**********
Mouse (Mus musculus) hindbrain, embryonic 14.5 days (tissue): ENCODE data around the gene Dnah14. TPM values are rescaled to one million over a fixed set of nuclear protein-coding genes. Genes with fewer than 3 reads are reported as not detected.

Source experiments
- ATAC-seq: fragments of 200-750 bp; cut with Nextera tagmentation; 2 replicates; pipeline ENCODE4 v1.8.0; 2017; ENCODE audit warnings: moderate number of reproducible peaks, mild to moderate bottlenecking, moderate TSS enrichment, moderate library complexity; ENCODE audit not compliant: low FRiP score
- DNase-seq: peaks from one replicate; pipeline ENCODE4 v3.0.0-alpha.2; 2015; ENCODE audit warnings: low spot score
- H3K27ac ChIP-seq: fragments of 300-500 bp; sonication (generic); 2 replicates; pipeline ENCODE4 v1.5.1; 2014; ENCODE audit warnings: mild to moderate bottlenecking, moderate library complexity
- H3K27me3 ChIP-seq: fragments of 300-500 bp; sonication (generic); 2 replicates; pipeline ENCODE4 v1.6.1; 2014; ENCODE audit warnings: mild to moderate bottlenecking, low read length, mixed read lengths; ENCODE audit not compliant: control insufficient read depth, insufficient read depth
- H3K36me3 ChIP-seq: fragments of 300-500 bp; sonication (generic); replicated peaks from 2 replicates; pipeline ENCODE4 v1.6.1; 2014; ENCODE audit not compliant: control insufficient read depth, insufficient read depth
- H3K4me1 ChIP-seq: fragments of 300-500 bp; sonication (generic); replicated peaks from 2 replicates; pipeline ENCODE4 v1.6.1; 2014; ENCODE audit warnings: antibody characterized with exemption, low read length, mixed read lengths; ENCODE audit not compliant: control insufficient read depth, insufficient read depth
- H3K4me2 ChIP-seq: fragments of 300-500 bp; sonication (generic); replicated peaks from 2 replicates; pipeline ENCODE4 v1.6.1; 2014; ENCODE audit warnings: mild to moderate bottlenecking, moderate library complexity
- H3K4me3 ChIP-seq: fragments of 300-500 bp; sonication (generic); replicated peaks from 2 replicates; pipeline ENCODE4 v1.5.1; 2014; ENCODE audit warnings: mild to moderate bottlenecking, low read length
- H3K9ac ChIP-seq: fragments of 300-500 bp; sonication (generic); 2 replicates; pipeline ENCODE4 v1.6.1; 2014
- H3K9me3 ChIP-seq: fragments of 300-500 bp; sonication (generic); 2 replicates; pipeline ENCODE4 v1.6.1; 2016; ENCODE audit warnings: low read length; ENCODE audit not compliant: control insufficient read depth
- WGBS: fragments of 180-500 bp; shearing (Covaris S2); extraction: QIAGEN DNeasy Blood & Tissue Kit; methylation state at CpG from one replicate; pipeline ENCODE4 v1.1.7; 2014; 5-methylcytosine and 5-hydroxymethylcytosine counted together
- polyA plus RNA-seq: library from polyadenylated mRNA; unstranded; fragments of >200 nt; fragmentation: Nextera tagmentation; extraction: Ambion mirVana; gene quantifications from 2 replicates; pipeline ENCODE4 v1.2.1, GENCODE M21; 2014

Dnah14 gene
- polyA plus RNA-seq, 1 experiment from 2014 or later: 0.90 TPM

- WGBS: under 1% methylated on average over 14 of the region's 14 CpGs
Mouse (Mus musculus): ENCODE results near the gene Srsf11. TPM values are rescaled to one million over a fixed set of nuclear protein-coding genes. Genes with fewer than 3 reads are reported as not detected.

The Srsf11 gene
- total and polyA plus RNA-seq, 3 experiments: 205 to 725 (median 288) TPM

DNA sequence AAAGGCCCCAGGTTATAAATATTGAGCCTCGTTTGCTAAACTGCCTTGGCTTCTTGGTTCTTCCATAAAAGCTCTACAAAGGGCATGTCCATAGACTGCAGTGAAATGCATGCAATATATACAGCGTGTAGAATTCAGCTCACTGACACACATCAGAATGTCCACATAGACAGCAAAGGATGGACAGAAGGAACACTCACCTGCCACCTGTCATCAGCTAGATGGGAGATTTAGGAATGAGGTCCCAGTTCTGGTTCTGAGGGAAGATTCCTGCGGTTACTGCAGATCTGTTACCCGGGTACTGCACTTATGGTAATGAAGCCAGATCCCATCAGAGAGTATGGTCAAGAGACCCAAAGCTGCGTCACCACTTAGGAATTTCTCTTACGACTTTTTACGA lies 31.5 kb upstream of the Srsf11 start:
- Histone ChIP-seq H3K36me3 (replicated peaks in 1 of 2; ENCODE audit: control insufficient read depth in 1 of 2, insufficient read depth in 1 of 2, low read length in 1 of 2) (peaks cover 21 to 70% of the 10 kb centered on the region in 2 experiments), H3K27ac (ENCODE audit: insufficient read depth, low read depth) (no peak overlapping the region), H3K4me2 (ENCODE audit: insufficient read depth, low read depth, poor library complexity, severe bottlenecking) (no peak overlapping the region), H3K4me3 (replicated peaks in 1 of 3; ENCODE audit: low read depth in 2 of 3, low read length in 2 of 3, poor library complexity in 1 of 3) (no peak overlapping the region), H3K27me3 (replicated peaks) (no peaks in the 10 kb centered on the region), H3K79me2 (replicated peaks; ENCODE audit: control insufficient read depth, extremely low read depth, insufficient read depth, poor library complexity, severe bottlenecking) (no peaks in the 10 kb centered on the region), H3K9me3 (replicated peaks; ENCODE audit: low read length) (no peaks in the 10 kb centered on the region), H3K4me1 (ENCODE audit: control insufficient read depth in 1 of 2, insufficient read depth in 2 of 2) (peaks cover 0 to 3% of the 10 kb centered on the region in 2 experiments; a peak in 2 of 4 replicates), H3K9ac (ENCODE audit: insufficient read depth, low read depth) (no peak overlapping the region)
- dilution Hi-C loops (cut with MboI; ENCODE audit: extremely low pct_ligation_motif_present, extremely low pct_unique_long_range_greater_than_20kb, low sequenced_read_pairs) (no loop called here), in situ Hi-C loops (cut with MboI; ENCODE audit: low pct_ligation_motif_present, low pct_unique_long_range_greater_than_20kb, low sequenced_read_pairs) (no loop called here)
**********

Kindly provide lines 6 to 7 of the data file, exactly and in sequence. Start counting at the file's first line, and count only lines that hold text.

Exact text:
- H3K27me3 ChIP-seq: fragments of 300-500 bp; sonication (generic); 2 replicates; pipeline ENCODE4 v1.6.1; 2014; ENCODE audit warnings: mild to moderate bottlenecking, low read length, mixed read lengths; ENCODE audit not compliant: control insufficient read depth, insufficient read depth
- H3K36me3 ChIP-seq: fragments of 300-500 bp; sonication (generic); replicated peaks from 2 replicates; pipeline ENCODE4 v1.6.1; 2014; ENCODE audit not compliant: control insufficient read depth, insufficient read depth